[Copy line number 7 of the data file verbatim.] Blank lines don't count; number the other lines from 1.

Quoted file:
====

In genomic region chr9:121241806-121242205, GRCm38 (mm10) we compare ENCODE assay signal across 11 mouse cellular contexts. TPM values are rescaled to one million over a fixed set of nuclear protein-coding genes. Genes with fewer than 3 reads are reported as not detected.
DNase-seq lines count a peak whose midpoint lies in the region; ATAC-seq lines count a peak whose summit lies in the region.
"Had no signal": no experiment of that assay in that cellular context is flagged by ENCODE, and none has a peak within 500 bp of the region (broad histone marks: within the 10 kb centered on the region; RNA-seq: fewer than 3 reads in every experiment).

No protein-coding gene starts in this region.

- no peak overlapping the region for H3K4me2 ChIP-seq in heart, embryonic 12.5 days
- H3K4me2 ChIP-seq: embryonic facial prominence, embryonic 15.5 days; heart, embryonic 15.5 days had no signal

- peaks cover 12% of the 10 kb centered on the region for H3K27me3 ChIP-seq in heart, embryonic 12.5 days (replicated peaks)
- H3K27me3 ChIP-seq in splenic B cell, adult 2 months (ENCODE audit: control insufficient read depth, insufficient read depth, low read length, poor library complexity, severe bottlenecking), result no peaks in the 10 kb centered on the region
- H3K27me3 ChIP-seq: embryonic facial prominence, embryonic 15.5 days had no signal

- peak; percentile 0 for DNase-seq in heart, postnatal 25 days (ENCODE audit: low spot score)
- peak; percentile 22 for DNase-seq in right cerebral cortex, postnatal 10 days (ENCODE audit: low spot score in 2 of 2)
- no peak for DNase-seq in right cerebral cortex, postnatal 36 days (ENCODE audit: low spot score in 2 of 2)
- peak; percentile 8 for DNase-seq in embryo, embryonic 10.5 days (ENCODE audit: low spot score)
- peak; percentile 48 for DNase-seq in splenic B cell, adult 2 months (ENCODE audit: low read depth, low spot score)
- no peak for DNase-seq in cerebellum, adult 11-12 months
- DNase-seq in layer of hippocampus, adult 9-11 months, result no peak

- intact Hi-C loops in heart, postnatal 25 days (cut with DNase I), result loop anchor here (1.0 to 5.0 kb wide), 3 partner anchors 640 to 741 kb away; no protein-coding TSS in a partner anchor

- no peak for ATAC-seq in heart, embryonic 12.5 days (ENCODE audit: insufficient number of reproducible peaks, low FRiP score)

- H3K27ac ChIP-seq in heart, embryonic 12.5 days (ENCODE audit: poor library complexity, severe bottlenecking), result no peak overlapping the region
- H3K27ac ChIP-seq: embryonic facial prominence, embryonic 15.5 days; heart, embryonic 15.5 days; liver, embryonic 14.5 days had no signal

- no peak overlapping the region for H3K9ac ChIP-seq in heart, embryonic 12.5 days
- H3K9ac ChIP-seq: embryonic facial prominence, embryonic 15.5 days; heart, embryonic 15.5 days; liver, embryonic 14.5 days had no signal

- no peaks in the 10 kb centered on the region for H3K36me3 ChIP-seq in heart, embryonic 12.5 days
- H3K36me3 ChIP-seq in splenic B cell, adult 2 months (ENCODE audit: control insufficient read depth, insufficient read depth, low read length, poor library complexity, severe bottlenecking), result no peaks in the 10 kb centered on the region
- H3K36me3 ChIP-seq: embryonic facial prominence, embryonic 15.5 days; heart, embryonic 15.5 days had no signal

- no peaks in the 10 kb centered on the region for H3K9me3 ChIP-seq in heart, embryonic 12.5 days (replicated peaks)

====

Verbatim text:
- peaks cover 12% of the 10 kb centered on the region for H3K27me3 ChIP-seq in heart, embryonic 12.5 days (replicated peaks)